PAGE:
What I’ve been reading: Rivers of London, by Ben Aaronovitch

Rivers of London

Ben Aaronovitch

(This book is titled Midnight Riot in the US)

A London police officer finds that there’s much more going on in his city than he expected. Magic and mayhem ensues.

I came to this book by an unusual (for me) route. It was the customers-also-bought suggestion on another book’s page in the Kindle store. I clicked through because he book had London in the title and I like to keep plenty of British authors and Britain-based books in my reading mix. Based on the blurb alone I bought this book instead of the book that I had gone specifically to the store to buy – and I’m glad I did.

It was practically a one sitting read for me. I broke away only to scavenge the supermarket for supplies. The protagonist, Peter, was likable and engaging, while also having his flaws. I especially enjoyed the fact that instead of taking the truth of the mystical world as it was presented to him, he questions and experiments to make the facts fit with his frame of reference.

The thing I really enjoyed about this book was the feeling of authenticity, which shone through in the details such as the slang in the dialogue and the snippets of London trivia and history that were scattered throughout, but never intruded. I know ideally the author is supposed to be invisible in the modern novel, but it’s no bad thing if the part of the author that protrudes through the fabric of the story is his enthusiasm and love for his subject matter.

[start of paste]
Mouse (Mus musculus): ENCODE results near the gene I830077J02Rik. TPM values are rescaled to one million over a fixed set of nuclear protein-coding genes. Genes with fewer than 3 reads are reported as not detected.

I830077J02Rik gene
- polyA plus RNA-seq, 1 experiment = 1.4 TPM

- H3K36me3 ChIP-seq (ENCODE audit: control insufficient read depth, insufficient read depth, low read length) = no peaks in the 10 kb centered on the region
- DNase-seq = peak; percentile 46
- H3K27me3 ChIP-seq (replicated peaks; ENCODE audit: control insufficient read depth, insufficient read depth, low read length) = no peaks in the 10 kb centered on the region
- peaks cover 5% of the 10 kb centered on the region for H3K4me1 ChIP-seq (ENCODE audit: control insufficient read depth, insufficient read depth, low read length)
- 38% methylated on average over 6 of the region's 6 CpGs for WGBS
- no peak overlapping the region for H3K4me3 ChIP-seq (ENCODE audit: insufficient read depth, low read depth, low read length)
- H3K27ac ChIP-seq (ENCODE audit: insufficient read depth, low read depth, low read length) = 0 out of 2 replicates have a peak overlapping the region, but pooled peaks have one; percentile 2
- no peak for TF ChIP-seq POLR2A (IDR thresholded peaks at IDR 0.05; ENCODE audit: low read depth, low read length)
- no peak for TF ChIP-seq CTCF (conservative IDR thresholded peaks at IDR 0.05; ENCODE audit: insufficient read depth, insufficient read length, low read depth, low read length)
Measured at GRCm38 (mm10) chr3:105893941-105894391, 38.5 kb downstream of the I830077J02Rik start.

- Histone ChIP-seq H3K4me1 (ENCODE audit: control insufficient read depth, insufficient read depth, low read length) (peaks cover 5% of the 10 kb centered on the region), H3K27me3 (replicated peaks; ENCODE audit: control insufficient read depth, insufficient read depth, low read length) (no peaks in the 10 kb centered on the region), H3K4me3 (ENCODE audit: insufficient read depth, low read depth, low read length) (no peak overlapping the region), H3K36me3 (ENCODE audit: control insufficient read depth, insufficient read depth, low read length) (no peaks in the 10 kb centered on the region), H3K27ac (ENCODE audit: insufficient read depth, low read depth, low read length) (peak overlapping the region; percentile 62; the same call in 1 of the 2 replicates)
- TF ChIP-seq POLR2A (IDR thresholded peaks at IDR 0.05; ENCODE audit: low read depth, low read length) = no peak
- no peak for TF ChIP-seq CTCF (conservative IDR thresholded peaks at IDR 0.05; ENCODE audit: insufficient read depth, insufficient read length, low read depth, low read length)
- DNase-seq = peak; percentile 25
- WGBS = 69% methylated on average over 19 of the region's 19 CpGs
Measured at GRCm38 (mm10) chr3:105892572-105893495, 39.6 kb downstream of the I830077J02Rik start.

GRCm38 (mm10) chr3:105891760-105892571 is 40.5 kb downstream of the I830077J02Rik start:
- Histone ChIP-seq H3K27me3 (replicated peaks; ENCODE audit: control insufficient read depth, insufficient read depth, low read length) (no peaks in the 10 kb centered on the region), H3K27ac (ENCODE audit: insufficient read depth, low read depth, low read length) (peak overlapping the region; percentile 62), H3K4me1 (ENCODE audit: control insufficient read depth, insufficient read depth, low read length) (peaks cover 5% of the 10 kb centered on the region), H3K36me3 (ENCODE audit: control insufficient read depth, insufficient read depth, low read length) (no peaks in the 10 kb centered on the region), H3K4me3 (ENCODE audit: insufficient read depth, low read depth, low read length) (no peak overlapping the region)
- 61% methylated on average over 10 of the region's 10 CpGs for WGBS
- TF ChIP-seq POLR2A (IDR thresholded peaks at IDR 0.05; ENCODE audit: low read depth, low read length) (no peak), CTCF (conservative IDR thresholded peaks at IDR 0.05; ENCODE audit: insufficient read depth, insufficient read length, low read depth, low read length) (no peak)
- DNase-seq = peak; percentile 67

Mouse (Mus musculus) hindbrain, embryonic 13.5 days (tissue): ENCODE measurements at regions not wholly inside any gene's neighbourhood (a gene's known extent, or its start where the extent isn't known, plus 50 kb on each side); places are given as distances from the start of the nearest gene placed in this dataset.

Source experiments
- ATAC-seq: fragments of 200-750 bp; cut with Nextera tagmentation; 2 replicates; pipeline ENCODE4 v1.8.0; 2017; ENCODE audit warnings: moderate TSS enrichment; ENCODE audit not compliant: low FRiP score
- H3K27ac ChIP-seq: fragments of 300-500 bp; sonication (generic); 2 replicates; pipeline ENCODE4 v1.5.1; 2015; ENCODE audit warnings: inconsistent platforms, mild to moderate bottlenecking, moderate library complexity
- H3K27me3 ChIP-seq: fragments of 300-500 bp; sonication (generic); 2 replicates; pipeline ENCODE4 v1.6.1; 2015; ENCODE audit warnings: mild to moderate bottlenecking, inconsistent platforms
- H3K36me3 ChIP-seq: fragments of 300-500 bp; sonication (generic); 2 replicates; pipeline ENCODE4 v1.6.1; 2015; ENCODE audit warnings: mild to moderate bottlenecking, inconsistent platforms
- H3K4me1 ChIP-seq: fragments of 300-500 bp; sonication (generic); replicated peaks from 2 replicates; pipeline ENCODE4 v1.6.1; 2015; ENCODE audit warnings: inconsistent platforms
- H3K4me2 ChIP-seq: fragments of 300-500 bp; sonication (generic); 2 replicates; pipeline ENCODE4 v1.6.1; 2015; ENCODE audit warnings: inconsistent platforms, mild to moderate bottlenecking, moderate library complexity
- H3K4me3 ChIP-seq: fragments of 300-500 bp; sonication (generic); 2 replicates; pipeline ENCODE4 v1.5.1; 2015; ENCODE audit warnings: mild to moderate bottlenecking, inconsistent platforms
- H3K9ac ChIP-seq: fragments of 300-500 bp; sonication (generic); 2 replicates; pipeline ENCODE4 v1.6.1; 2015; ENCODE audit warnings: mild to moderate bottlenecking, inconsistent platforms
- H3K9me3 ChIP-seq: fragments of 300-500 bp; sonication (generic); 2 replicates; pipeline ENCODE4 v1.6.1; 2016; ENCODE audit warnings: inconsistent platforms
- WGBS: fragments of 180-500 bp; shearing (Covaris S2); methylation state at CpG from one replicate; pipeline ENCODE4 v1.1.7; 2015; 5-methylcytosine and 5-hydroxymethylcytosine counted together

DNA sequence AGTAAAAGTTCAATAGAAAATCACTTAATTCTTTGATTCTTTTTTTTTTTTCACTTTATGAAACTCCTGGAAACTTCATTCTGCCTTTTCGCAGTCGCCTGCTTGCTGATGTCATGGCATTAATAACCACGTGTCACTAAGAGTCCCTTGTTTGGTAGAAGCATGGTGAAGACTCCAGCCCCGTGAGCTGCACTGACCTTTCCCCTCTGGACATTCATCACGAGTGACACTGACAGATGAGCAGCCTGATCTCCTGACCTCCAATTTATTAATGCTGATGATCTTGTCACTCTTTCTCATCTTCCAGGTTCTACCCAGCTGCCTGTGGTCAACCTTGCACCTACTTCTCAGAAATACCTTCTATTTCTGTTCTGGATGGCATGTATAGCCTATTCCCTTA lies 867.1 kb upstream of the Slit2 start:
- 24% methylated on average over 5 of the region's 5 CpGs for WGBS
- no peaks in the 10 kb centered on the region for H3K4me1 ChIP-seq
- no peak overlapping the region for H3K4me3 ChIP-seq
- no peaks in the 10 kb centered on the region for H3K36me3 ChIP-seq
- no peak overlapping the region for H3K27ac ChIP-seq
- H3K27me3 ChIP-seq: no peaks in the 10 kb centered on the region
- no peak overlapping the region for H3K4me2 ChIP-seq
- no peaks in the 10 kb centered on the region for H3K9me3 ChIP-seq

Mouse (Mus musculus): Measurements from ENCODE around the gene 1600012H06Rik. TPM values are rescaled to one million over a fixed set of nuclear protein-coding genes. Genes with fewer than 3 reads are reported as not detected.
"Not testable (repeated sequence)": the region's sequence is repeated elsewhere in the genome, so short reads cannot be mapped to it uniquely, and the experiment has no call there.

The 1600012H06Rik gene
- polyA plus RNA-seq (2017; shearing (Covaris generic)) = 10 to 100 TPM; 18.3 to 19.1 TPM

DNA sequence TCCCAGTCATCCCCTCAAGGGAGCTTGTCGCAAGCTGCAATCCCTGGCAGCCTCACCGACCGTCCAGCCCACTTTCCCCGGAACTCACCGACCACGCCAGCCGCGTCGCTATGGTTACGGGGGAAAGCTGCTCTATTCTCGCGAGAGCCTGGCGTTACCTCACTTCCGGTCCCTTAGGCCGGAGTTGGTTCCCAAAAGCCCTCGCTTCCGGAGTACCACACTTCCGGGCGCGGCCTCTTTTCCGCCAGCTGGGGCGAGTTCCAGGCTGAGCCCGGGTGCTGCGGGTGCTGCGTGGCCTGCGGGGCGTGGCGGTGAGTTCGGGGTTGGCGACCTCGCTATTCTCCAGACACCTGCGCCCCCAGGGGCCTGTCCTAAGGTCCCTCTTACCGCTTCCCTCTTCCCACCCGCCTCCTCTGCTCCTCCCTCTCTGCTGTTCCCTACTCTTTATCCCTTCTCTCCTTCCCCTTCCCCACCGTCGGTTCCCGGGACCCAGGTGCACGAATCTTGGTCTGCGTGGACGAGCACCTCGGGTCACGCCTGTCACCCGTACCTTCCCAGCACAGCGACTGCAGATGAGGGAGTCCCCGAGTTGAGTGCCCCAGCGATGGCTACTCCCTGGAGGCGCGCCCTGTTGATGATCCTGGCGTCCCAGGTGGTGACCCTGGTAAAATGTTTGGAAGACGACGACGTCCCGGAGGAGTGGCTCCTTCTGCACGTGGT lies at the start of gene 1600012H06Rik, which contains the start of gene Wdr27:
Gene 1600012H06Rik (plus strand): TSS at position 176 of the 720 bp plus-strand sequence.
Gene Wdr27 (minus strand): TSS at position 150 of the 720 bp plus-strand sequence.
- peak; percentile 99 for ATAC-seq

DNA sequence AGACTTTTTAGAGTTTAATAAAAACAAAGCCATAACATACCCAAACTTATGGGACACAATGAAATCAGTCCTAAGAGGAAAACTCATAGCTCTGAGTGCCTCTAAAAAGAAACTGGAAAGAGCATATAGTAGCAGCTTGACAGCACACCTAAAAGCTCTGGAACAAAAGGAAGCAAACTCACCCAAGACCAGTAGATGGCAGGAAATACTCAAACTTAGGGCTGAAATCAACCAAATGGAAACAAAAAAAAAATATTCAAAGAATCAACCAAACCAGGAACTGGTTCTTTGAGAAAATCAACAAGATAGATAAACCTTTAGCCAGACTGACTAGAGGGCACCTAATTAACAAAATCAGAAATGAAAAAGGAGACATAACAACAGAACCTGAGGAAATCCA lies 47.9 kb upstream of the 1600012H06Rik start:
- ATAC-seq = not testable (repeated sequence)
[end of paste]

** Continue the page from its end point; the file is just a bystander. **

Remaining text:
The novel definitely has an origin feel to it – like it’s setting up a series. Though this was never to the detriment of the tale in hand. My only complaint, and it’s a minor one, is that at the end the resolution feels like it comes a little too easily. Though this is perhaps balanced by the drama and tension in the pre-resolution resolution attempt.

I liked:
The way magic and technology interact.
I disliked: That there was a fairly big plot twist that hadn’t been foreshadowed, and hence felt unearned. Though a second reading might prove me wrong about the lack of foreshadowing.
Would I read it again? Yes. But not until after I’ve worked my way through the rest of the series.
Would I recommend to a friend? Yes.
Rating: 4/5

What did you think of this book? Let me know in the comments.

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